Dante's Inferno Questions and Answers
by Dante Alighieri

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What is Virgil's advice to Dante as spoken at the gate of hell?

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As Dante and Virgil approach the gates of Hell, Dante starts getting more than a little scared, not least because the inscription above the gates says "Abandon hope, all ye who enter here." Thankfully, the wise pagan is on hand to guide Dante through this difficult phase of his journey. He smiles at Dante and offers him this sage advice:

Here you must renounce your slightest doubt and kill your every weakness. Leave behind all thoughts of safety first or be shut out. (canto 3)

That's easy for Virgil to say, we might think. He is, after all, a virtuous pagan, so Hell holds no fears for him. But Dante, as a Christian, can't afford to be complacent; he may not be dead, but he's still understandably worried about the ultimate fate of his soul. However, we shouldn't forget that Dante is in the early stages of his epic journey, so he still has much to learn about the meaning of sin.

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nylawman1 | Student

Virgil responds to the obvious trepidation of Dante with these words:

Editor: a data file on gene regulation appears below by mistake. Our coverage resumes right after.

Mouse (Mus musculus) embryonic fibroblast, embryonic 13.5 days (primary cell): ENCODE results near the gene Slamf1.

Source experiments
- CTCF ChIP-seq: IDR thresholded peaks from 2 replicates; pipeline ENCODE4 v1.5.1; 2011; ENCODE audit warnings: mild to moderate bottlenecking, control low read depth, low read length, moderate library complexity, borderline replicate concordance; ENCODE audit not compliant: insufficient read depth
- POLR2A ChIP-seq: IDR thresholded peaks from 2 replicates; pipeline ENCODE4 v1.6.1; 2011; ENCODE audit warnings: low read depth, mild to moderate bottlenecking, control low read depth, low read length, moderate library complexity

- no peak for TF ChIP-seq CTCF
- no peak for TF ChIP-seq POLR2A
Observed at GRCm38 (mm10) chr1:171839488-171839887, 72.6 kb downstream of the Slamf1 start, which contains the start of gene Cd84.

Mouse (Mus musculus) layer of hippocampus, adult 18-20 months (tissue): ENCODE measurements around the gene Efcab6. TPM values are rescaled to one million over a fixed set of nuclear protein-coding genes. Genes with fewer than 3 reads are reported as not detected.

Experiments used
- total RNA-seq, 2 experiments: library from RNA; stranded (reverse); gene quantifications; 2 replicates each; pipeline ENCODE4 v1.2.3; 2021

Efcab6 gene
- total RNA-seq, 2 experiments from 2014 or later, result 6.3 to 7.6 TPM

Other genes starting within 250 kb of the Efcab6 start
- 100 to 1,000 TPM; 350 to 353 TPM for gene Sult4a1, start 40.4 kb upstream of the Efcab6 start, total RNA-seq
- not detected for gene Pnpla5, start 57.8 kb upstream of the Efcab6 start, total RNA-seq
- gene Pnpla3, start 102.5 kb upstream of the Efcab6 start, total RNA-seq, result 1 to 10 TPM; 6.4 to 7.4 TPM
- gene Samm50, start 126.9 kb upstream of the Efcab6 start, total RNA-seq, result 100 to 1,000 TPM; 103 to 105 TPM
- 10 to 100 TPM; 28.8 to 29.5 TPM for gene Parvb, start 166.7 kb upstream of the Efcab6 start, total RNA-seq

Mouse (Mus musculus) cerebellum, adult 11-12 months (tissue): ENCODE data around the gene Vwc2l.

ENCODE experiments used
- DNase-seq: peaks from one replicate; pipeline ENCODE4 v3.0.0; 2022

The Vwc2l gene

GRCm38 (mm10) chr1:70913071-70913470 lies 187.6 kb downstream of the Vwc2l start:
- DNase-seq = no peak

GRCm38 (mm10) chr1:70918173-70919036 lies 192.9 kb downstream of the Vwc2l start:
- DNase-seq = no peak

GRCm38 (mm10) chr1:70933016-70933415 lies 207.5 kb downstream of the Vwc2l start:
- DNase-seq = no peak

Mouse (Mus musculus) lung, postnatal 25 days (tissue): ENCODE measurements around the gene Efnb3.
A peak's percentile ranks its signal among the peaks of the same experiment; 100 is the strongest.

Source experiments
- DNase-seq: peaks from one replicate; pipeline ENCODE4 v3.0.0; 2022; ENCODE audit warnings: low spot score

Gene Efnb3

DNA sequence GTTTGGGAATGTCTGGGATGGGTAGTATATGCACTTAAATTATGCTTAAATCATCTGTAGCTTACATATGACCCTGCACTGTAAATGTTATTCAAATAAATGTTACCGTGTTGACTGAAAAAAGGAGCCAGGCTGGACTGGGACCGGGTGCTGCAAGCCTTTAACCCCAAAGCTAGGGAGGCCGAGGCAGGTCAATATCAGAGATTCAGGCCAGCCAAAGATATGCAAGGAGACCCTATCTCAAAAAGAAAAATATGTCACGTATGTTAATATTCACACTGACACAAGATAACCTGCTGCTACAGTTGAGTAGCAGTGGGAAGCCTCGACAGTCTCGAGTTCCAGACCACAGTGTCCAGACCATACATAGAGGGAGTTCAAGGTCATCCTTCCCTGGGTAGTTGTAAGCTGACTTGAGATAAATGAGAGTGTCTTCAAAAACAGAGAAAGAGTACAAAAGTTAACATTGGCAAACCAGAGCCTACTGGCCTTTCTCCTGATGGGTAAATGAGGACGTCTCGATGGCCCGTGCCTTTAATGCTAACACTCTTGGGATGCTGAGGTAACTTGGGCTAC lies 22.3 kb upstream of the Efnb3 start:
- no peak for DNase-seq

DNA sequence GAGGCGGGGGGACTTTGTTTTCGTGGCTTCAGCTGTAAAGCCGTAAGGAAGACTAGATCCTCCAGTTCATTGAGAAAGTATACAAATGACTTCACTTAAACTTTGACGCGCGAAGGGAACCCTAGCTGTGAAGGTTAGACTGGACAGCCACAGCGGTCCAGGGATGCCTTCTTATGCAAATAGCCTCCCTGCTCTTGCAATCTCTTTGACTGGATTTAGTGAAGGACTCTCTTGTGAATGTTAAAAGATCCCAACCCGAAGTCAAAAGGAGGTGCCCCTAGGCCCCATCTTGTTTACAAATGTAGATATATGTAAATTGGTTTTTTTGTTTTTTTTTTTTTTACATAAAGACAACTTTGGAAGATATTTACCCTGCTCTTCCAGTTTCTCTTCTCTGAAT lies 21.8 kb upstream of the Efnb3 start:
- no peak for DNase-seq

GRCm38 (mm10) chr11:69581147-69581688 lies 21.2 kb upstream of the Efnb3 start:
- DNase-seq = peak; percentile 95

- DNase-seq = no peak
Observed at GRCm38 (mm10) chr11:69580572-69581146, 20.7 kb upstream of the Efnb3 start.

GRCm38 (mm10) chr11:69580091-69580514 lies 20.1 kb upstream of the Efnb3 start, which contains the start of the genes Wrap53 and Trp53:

"Here it behooves to leave all fears behind; all cowardice behooveth here to die. For now the place I told thee of we find, where thou the miserable folk shouldst see who the true good of reason have resigned."

Virgil instructs Dante that for him this is not a place where his natural terror of the punishments and torturous environs of Hell are (for him) to experience first hand, but the gateway where he must without fear, observe the lessons contained in the Inferno: the lessons that those who have abandoned the true path, the path of rectitude, now dwell at the shadow levels of a place where the very entrance warns in the original Italian, "lasciate ogni speranza, voi ch'entrate."

Abandon all hope ye who enter.

For the inhabitants of the Inferno, an eternal place of destruction, for Dante at the gates, it is to serve as a portal to his instruction, that he might not vary from the true path ordained by God.

It is worthy of note that the opening lines of the Inferno, (again in Italian) are "Nel mezzo del cammin di nostra vita, mi ritrovai per una selva oscura,
ché la diritta via era smarrita."

In the middle of the road of life, Dante found himself in a dark wood, having lost the "straight path."

Now, while living, Dante will learn that the righteous path while living, can save him from the tortures reserved for the damned dead, who "from the true good of reason, have resigned."

To appreciate the beauty of the original Italian, accompanied by an English translation, visit https://www.thoughtco.com/inferno-canto-i-4092995